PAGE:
Dear brothers and sisters, when troubles of any kind come your way,
consider it an opportunity for great joy.
For you know that when your faith is tested, your endurance has a chance to grow.
James 1:2-3 NLT
Tell me about your joy, Linda,” I said to my friend.
“Joy! What joy? There is none,” she said.
Although Linda has been in remission for almost three years—her treatments long past and her life back to normal—her diagnosis continues to trouble her.
Cancer and joy—the idea seems foreign. But joy is more than an emotion caused by pleasant things or events. It runs far deeper than mere happiness. We don’t learn to walk by contemplating how it’s done. We walk by trying. Most difficult things worth learning are learned by doing them. This includes finding inner joy during the cancer journey. But how?
Enjoy the Moment
Betty, takes long-term chemo. She says, “I realized I’ll probably always have fear, and it may escalate at times, and there will be stuff in this cancer thing that I really don’t like. I simply decided I would work through the tough stuff and give my best shot at inner joy.”
Be Your Own Advocate
Distressful, sorrowful thoughts and feelings are normal. Hiding, ignoring, discounting, or denying them isn’t wise. That won’t help; it might even make matters worse. To be real, to experience and express our concerns, is of paramount importance. That doesn’t mean we’re weak, negative, or pessimistic. It means we are dealing with reality.
When we acknowledge our negative feelings, they lose their power. Release brings the relief we need to go on to other things. Sure, the negatives may return. But they are more manageable when we repeatedly respond to them this way. The unknowns, otherwise known as the what-ifs, can add anxiety we don’t need. Fighting anxiety is one of the biggest challenges for a cancer patient.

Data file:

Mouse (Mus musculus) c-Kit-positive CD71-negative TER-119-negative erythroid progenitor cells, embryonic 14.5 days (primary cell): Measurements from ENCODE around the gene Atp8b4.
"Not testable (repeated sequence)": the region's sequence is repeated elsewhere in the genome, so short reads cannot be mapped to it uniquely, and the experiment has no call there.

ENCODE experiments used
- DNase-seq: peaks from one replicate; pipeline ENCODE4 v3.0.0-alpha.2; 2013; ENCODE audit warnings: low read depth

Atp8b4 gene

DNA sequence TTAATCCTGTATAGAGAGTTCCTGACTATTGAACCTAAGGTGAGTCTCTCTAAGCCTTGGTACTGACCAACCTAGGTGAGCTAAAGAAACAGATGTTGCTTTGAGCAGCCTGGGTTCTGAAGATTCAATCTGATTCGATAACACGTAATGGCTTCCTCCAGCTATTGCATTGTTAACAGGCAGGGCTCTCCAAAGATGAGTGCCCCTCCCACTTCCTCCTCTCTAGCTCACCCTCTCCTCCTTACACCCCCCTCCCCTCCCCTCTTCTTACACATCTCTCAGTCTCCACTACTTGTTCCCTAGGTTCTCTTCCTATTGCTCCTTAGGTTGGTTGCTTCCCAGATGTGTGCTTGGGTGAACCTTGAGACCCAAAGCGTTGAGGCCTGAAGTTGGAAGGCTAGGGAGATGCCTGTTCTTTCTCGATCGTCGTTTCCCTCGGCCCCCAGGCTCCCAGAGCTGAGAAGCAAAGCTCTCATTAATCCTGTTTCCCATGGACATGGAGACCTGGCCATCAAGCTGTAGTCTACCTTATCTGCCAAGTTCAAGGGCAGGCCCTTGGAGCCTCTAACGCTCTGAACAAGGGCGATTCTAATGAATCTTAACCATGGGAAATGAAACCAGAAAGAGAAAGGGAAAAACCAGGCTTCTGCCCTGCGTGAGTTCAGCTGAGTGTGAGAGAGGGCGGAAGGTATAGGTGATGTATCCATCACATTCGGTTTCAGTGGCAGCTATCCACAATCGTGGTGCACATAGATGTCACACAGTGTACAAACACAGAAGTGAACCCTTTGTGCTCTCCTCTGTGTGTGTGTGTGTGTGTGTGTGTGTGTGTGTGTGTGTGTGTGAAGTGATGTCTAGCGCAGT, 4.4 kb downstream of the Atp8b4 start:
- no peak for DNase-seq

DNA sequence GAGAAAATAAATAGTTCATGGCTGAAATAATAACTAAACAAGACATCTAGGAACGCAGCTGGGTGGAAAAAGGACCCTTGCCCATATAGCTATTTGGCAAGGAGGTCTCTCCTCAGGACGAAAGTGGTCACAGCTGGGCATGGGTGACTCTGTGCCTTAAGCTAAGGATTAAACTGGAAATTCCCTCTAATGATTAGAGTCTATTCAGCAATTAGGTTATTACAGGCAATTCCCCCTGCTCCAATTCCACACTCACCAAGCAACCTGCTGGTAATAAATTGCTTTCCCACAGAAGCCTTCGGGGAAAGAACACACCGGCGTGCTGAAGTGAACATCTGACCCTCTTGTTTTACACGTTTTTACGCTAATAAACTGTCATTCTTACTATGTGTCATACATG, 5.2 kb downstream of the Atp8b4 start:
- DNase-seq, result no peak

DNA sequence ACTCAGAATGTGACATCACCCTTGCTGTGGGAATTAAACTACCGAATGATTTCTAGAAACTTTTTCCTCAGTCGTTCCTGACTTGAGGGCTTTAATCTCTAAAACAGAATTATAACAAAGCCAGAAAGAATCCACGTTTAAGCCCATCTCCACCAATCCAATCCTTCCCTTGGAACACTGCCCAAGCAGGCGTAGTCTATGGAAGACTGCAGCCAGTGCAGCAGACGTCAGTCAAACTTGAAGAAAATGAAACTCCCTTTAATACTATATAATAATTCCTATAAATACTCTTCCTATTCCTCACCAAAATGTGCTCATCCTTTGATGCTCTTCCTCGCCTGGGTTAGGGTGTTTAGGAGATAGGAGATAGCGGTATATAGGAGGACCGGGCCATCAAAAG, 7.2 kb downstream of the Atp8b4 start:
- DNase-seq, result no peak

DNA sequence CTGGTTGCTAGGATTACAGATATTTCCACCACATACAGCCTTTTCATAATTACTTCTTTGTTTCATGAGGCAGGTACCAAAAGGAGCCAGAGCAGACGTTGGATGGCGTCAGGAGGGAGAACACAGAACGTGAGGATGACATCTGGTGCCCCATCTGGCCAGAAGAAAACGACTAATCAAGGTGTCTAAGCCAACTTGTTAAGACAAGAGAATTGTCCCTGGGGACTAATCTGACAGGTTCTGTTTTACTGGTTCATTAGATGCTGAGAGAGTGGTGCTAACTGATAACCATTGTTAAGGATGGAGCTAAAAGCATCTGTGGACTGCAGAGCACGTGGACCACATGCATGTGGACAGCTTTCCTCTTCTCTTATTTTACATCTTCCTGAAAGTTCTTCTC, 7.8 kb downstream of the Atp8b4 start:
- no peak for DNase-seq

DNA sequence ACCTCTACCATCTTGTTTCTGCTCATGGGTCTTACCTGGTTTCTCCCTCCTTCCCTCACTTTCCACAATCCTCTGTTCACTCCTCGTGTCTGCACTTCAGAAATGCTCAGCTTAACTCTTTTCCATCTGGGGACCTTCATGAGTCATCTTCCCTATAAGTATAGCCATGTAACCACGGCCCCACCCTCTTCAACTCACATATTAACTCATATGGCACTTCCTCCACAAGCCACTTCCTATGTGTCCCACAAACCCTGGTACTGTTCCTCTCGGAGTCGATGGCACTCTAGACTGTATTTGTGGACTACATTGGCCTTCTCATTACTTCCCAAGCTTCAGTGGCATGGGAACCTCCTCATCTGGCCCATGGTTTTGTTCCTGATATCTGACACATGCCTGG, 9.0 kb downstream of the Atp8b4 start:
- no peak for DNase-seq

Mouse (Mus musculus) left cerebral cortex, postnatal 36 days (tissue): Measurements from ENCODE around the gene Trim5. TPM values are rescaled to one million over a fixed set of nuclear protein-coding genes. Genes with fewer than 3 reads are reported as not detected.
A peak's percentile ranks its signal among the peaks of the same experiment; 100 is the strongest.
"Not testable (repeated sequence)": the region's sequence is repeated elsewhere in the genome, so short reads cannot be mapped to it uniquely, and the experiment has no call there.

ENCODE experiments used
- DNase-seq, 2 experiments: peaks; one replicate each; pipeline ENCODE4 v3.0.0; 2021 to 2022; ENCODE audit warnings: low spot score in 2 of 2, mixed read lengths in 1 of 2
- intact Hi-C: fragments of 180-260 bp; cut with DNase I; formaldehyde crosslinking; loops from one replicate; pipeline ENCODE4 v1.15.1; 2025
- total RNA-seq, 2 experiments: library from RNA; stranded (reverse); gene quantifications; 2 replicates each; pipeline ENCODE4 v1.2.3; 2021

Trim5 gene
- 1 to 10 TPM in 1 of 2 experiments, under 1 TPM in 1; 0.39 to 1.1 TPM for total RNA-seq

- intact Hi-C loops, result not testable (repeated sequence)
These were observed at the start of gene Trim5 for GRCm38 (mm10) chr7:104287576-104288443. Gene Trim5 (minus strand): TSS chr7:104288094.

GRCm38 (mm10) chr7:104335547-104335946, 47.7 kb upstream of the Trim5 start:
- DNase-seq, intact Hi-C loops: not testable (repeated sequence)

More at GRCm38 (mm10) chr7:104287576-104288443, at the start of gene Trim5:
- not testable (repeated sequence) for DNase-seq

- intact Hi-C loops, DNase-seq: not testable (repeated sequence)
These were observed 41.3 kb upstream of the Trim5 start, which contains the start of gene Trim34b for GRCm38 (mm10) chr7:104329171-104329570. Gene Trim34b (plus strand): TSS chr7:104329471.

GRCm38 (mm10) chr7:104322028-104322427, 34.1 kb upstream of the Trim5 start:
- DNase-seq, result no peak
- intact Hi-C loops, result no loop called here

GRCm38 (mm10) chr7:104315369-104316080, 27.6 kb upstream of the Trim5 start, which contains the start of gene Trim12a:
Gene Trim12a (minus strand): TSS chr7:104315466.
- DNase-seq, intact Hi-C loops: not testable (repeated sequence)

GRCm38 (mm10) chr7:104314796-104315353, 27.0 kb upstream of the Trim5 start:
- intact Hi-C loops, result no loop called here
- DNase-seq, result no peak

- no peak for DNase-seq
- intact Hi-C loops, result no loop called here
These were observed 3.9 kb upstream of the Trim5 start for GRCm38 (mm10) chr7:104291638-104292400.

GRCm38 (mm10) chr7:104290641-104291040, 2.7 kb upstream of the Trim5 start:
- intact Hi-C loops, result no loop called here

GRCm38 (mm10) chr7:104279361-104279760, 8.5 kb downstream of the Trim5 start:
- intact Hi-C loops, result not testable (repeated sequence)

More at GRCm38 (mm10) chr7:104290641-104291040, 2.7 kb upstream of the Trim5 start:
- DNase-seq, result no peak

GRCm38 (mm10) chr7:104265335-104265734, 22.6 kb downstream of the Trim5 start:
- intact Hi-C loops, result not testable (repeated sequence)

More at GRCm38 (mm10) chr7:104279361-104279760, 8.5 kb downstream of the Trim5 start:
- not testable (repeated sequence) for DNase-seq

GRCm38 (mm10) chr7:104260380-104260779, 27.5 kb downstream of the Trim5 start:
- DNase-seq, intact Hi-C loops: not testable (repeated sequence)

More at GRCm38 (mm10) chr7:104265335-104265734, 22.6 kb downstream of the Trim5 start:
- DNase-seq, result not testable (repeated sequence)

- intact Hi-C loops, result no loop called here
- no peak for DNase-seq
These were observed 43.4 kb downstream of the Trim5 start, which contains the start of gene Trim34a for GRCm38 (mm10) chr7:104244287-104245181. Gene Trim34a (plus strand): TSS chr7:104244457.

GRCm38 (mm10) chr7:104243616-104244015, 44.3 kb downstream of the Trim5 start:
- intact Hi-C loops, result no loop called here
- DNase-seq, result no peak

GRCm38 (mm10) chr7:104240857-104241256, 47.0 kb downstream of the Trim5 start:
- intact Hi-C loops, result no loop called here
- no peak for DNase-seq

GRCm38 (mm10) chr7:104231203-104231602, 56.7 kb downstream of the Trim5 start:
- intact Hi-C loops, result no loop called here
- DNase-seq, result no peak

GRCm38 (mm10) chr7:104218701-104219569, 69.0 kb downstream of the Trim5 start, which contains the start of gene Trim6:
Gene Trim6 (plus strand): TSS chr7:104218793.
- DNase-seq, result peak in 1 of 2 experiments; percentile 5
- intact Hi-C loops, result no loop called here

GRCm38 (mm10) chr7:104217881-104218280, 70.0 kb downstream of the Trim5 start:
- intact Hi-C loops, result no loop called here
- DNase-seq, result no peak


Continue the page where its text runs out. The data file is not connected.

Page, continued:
Allowing our creative imagination to roam free can rob us of inner peace. We have the power and ability to contribute to our own well-being. We can relay to others what is and what is not helpful. We can set limits by effectively explaining those boundaries to our loved ones. At times, you simply need to express your thoughts and feelings. To be heard helps a great deal.
The unfamiliarity of being your own advocate can be a challenge. But keep trying. It will help you secure the support you need.
Find Your Happy Place
I’m not suggesting we negate the difficulty of going through cancer. It takes effort and energy to find inner joy. But it’s worth the endeavor. We’ll spend the same energy and effort in unhappiness, possibly more.
Your contribution can have a lasting impact. Pass it on.
It takes a little extra courage, effort, and thoughtfulness to find joy in a tough situation.
Draw from Others
Time becomes very important to cancer patients. Most of us have looked at death. We’ve learned that a large percentage of things we worried about were not as important as we thought. We feel an urgency to make every moment count.
Our measure of faith is buoyed in various ways: a Scripture, a song, a thought, the beauty of nature, a kind word, or help from a loved one. Sometimes it’s enough to look up, or around—to see God’s creation and be reminded of His presence.
Because of God’s promise—“I am with you”—His joy abides within us and holds our hearts true. Let His joy be your strength.
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How do you find inner joy in the midst of trials?
by Venita McCart
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